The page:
of Business International [AACSB International], 2007)
standards and requirements for a more structured approach to
assurance of learning and the outcomes assessment process
(Anderson-Fletcher, 2005). These new AACSB standards
forced a re-examination of educational processes at business
schools and encouraged teachers to continuously improve the
quality of education. At our institution, we are keenly
interested in investigating improvements to our educational
processes and encourage sharing results with the academic
investigation of the relatively unorthodox assessment
approach of using open-book exams is an excellent example of
an attempt to enhance learning by continuously improving our
educational processes in the spirit of the AACSB standards.
Specifically, our study investigated whether consistent
open-book testing would improve student performance on major
exams and ultimately better prepare our students for
real-world operational decision-making environments they
will encounter. It also examined whether open-book testing
would improve students’ overall satisfaction with courses,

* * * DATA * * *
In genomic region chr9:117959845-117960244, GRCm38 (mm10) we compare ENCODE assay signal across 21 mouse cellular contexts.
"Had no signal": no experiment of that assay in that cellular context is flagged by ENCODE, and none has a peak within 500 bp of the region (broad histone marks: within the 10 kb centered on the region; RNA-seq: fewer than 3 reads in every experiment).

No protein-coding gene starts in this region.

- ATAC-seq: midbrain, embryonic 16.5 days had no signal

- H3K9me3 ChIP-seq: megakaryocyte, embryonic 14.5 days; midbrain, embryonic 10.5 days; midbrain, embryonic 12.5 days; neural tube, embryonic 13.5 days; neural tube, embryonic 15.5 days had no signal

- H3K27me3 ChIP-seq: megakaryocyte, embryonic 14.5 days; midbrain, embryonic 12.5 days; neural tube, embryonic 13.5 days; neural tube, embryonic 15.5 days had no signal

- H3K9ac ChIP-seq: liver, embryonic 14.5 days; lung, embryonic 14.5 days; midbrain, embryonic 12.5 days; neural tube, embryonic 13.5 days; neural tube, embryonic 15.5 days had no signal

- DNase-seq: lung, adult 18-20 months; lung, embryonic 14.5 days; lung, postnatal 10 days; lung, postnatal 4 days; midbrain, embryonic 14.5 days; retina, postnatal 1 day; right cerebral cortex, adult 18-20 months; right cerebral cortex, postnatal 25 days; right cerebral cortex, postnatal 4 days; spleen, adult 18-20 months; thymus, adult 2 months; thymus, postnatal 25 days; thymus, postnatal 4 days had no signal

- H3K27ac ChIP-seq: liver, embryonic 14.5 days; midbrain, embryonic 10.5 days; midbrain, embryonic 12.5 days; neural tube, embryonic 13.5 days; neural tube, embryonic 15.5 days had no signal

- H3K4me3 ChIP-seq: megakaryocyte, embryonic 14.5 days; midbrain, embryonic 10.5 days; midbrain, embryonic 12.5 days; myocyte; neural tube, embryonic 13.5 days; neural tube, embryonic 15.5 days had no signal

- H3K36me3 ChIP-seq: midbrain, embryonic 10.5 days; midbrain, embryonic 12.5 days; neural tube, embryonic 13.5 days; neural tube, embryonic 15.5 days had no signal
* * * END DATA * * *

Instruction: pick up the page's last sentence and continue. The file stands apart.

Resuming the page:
justification of required textbooks, and enhanced motivation
general education perspective, there is an on-going movement
to help students become “intentional learners” who are
capable of adapting to new environments, integrate disparate
knowledge, and experience continuous learning throughout
their lives (Ramaley & Leskes, 2002). For the last two
decades, practically all stakeholders in the educational
process have been demanding that the educational community
constantly search for improvements to student learning and
success (Barr & Tagg, 1995). Given the exponential growth
in readily available knowledge, the assertion that
technology is making information increasingly easy to access
is also significant. This changing technology has had an
important influence on pedagogy as students’ behavior
transform and adapt to contemporary realities such as
digital textbooks or e-textbooks (Weisberg, 2011).
university, the United States Air Force Academy (USAFA), we
feel the use of open-book exams may align better with our
stated learning objectives and the technology that our
students access. More importantly, we feel open-book exams
will be more representative of the professional setting our